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Thomas Girard and Lina Caschetto/The Globe and Mail

When the heat wave hit Paris, I forgot how to eat. My appetite dissolved into a sad shadow of its former self. I was thirsty, but nothing came close to quenching the void I felt. Not even a cold slice of watermelon could rouse me.

Cooking became unfathomable because the thought of doing anything (moving included) was out of the question. My local market bursting with seasonal splendour, usually full of inspiration, became one of the most annoying places I could be. Not a single ingredient could excite me. The thought of eating even the most amazing sun-ripened peaches disgusted me because I knew that they would be hot, and this just wouldn’t do.

Plus, my fifth-floor apartment had become unbearable, the heat seemingly able to seep its way into every single surface, walls included. Appliances, too. Even the most beautiful French butter, with its respectably high-fat content, which I always keep refrigerated, had gone soft, the insane chaleur managing to penetrate the walls of my fridge. I couldn’t take it any longer.

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I gratefully accepted an invitation from a friend for an apéro at a bar with a terrasse in a nearby neighbourhood. The streets weren’t going to be much better, but at least I could escape the heat-laden surface of my sofa. Drinks lasted barely an hour or so before the two of us couldn’t bear it any longer. How could it be too hot for cold beer?

We parted ways and I reluctantly made my way back to the oven formerly known as my apartment. As I climbed the never-ending stairs, the temperature rising with each floor conquered, I suddenly had a moment of clarity. A vision of the popsicle moulds I had bought on a whim last summer popped into my mind. I bounded up the final flights as if the weight of the weather had been lifted from my shoulders. Had I finally found my missing motivation? I flew in the door and headed straight for the kitchen to that back corner cupboard where I knew they had been banished all those months ago and triumphantly pulled them from their exile. I would go on to make the following recipe for popsicles and everything in the world would become right again.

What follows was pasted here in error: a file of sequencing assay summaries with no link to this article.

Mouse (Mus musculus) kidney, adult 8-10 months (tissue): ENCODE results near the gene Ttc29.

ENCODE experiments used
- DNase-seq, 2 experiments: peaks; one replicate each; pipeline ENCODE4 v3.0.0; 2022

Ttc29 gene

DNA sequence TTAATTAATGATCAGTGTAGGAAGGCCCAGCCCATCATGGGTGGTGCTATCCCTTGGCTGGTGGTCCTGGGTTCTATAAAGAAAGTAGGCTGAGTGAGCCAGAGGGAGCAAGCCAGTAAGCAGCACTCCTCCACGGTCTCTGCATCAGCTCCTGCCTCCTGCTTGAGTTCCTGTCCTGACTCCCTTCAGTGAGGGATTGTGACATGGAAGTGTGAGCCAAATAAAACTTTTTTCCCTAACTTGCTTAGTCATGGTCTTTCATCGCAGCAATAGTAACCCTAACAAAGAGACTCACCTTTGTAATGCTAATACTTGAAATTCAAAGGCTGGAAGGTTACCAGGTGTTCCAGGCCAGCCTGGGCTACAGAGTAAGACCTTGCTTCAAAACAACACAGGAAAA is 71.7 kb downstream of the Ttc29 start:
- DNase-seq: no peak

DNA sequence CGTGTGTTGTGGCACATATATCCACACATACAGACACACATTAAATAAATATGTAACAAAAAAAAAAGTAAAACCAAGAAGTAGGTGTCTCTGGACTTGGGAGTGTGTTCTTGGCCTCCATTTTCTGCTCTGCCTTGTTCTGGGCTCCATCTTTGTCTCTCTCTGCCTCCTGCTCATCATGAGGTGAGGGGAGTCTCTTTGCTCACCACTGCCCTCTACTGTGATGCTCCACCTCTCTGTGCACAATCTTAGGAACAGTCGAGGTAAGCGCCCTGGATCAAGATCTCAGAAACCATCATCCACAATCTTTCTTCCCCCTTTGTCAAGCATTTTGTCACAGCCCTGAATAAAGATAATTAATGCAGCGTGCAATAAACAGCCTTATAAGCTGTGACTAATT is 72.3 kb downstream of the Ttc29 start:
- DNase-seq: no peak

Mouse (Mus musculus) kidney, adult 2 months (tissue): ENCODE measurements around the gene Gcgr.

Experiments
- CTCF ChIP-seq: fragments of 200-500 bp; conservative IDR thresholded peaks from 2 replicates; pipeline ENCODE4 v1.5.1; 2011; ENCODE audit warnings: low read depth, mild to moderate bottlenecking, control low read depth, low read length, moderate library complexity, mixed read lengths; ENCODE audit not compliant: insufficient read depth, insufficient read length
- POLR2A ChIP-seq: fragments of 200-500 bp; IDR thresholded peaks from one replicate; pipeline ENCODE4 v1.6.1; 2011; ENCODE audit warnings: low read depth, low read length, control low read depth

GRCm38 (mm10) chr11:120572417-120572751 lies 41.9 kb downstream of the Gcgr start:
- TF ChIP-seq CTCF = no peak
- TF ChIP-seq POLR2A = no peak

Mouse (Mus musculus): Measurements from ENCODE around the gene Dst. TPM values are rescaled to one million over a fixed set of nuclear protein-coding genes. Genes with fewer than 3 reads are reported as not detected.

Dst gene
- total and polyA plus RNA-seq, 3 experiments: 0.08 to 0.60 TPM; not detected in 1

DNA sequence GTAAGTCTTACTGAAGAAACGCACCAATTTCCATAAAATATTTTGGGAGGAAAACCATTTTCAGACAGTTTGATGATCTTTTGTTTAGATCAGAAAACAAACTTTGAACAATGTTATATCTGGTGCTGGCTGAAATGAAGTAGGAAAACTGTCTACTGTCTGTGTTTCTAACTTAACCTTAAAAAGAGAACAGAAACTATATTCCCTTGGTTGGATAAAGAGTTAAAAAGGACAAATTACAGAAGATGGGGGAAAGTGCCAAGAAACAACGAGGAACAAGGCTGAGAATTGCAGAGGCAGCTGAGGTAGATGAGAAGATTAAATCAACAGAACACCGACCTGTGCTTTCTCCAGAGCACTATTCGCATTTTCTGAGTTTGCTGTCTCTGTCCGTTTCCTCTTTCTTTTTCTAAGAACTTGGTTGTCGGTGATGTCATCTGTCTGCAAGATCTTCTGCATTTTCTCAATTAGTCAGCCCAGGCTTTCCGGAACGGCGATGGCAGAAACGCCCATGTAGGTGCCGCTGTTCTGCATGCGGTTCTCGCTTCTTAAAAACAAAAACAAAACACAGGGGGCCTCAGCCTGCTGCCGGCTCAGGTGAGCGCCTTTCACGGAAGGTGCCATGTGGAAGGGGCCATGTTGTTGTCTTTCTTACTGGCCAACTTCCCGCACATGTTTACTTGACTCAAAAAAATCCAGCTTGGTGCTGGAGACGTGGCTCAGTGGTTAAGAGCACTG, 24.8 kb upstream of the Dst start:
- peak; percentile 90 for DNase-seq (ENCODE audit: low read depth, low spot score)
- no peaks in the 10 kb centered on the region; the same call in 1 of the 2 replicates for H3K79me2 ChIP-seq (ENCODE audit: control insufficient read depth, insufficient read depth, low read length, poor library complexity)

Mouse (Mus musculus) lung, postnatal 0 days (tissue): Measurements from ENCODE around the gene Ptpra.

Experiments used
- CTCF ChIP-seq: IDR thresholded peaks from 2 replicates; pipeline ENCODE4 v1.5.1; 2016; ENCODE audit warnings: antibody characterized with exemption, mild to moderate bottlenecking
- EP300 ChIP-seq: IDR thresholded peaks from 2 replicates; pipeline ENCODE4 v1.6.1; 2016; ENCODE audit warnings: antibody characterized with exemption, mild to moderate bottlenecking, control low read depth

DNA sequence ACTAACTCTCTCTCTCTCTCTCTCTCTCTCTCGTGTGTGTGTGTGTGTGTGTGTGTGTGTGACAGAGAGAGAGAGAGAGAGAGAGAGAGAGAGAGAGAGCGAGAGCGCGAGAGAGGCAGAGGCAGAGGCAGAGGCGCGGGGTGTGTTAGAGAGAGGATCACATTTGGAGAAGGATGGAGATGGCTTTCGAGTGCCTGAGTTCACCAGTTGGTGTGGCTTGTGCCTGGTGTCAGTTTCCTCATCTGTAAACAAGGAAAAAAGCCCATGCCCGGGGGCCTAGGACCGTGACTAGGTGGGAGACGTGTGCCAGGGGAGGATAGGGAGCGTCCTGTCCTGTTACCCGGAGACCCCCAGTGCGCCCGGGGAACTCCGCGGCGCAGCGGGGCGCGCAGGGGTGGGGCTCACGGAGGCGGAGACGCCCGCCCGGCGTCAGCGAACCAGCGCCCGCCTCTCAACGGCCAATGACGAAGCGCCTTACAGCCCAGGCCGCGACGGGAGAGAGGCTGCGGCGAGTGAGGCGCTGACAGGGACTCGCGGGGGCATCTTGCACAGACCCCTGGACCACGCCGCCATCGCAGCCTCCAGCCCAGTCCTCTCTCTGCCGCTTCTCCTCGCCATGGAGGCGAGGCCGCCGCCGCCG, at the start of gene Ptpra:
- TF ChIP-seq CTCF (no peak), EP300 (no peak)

Heat wave popsicles

Ingredients (Serves 6)

  • Simple Syrup
  • ¼ cup water
  • ¼ cup sugar

In a small pan, heat on medium and stir both ingredients together until the sugar is fully dissolved. Remove from heat and allow to cool. Can be made up to a week in advance. Store in a sealed container in the fridge until ready to use.

Cucumber coconut lime popsicle base

  • 2 limes, zested
  • ½ cup freshly squeezed lime juice
  • ½ cup simple syrup
  • 2 cups coconut water

In a medium bowl, stir all together until completely combined.

In a blender, add:

  • 1 cup of the above mixture
  • ½ cup roughly chopped Persian cucumber
  • ½ cup loosely packed mint leaves

Blend on high for 5-10 seconds. Immediately strain through a fine mesh strainer.

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Combine this with the remaining liquid from the initial mixture and stir to combine. This is your popsicle base.

Add 2 thin slices of Persian cucumber and a half round of thinly sliced fresh lime to each mould. Pour the popsicle base into the moulds. Leave 1/2 centimetre of space at the top of each mould. Place the moulds (in their stand) on a flat surface in the freezer and freeze for a good 2 hours without the popsicle sticks.

At the 2-hour mark, add the popsicle sticks. At this point, the liquid should be beginning to freeze and you will be able to use the sticks to push the cucumber and lime garnish down further into the moulds, resulting in a prettier popsicle.

Continue to freeze for at least another 3-4 hours, or until completely frozen.

To unmould, run each popsicle mould under warm water for a couple of seconds before pulling gently on the stick to release it.

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